Quest Theory in Dead Space

Every game develops its own hero that takes us away from our own world into a completely new one that we have never seen before. Within the Sci-fi genre our fantasy of space and what truly is out there really captures our imagination. This is why the genre of Sci-fi needs to both capture our eyes with its design while also an out of world storyline.  However I believe the major impact a game relies on is the amount of emotion and twists that it unfolds while the hours tick by within our day.

Most Sci- fi games are about exploring and taking upon the Quest Theory to really consume our minds in an unknown world. Espen Aarseth idealises within his paper that the Quest entitles that ‘You need to go here to get the object needed to take to here.’ A clear connection towards the genre of Sci-fi and this theory is found in Dead Space.

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Dead Space is a simple game about Isaac Clarke, an Engineer aboard a Spaceship that has been inhabited by Alien species that has transformed the human beings aboard. The Quest Theory applies within this game by the simple game mechanics of not being free to roam but one way road that you need to get several people, mechanical puzzles and trying to find an escape.

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The Quest Theory than is outlined into three key groups which are time, place and objective. This is the key component to a game in order to captivate a good experience within the quest being undertook.

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The Place – orientated quest theory is what takes the hero within their own environment and how it is displayed within the game itself being first/second or third person. This also entails the type of design and if puzzles are incorporated into the game.

‘Such games may also typically include puzzles that require the player to manipulate objects found along the way, but in its most basic form the place-oriented quest is a labyrinth, where the players simply have to find their way.’- Espen Aarseth pg 498.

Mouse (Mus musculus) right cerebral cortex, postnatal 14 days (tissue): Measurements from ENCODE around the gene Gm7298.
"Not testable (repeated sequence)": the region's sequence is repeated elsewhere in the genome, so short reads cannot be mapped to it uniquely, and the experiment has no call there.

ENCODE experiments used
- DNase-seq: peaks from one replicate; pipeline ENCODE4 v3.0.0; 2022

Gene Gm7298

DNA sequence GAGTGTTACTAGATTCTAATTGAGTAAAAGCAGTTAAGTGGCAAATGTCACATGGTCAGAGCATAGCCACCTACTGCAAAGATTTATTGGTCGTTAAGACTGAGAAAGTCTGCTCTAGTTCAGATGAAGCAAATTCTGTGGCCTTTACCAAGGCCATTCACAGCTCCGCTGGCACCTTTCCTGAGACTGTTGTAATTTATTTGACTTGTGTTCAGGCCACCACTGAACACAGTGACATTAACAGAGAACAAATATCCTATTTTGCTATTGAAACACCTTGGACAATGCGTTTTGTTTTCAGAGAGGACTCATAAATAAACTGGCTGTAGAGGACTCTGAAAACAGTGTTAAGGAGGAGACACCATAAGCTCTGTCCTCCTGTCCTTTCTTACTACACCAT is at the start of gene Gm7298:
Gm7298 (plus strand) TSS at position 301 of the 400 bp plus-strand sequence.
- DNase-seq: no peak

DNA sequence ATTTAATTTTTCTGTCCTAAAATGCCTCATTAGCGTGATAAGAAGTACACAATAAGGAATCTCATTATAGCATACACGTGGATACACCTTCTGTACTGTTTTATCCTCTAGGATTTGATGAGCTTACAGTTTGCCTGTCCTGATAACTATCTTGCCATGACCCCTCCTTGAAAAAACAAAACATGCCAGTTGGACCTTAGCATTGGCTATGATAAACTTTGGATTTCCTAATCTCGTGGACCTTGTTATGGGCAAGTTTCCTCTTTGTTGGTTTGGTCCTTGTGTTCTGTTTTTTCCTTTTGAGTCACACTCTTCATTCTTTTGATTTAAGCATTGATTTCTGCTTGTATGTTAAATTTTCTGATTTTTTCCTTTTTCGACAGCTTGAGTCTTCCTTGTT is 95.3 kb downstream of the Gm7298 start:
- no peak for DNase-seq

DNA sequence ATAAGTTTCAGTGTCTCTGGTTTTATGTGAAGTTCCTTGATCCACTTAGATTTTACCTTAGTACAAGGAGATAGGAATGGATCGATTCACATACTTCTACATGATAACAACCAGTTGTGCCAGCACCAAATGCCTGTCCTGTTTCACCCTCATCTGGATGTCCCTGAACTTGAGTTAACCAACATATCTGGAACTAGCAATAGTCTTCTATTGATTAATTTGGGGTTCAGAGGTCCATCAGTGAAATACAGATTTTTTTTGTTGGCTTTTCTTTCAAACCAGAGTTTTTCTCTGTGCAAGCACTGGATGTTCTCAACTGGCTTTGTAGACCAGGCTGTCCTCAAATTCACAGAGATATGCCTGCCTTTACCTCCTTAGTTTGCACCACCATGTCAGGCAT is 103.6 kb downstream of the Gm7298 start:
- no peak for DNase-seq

Within the game Dead Space you have a lot of puzzles you encounter within the game that are needed to be completed before entering another location. This is why if the game was free roam would give more aspect to explore the surroundings.

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The time – oriented quest theory which are found in simpler larger games (such as Call of Duty for its aim to kill and not die within the time limit) that need a one point objective that depends mainly on time. This type is not really found within the Dead Space game because there is no timer or day setting.

Lastly the objective orientated quest theory is when you need to capture an object from either that of a non-playable player or a continuously moving object around the map. This is found within the Dead Space game that shows various non-player characters and interactions made in fighting and capturing various objects.

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Reference:
Espen Aarseth, From Hunt the Wumpus to EverQuest: Introduction to Quest Theory, Paper, viewed 10th May 2016
https://moodle.uowplatform.edu.au/pluginfile.php/547406/mod_resource/content/1/Aarseth%20-%20Introduction%20to%20quest%20theory.pdf

2 thoughts on “Quest Theory in Dead Space

  1. How great is dead space! Glad to see you used it as a case study to succinctly address Espen’s teachings. Going off how your dossier is pretty linked to the Dead Space franchise, at least in terms of genre and the narrative, I recommend you check out the writings of Isaac Asimov or Arthur C. Clarke. Both are writers critically influential on the Dead Space, Star Wars and pretty much anything Sci-fi with a strong story line. So you could find some solid inspiration.

    Also I think Arthur Clark and Isaac Asimov were the inspiration for Isaac Clarke’s name..

    Liked by 1 person

  2. Great explanation of the simple types of quests that are in games, and although they are simple, they are used so often and so differently in almost every game. Using Dead Space is a prime example, as the atmosphere of the game distracts you (at least for a while) from the simple objective quests by jamming puzzles and monsters in between each point. Great work!

    Liked by 1 person

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